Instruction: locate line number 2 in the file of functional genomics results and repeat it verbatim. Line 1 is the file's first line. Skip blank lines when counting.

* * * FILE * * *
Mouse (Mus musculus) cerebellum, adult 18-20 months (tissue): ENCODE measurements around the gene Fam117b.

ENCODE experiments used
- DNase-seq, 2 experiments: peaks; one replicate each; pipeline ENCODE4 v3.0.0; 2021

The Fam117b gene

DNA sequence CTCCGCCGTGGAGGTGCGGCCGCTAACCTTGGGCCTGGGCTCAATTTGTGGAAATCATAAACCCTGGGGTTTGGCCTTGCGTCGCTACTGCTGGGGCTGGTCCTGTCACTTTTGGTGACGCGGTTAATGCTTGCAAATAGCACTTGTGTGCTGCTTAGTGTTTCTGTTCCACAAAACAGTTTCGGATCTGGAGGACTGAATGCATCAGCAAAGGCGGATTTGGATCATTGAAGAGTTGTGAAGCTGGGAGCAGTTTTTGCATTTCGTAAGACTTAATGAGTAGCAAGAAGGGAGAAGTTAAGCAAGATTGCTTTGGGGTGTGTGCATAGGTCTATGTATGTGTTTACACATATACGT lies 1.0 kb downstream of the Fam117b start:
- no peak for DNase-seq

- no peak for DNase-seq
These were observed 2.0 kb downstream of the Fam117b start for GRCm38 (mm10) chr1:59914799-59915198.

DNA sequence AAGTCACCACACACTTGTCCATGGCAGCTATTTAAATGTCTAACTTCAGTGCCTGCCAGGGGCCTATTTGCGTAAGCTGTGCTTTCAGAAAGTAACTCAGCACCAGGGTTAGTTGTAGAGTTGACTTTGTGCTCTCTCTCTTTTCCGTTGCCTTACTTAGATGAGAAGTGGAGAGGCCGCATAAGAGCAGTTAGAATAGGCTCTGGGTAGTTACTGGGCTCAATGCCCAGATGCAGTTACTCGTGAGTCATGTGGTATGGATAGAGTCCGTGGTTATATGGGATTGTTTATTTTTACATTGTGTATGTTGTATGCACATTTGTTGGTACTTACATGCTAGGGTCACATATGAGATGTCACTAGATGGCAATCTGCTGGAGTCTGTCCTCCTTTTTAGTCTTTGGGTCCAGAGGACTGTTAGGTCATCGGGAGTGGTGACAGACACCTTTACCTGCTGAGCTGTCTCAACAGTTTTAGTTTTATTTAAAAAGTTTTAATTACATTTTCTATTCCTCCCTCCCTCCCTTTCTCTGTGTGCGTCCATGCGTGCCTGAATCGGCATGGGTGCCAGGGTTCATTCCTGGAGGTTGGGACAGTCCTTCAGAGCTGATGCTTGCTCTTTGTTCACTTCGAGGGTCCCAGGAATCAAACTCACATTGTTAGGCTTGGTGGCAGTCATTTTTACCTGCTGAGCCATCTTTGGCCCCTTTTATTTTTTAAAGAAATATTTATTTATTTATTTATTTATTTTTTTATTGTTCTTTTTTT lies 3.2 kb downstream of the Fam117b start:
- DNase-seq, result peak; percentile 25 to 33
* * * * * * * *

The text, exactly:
ENCODE experiments used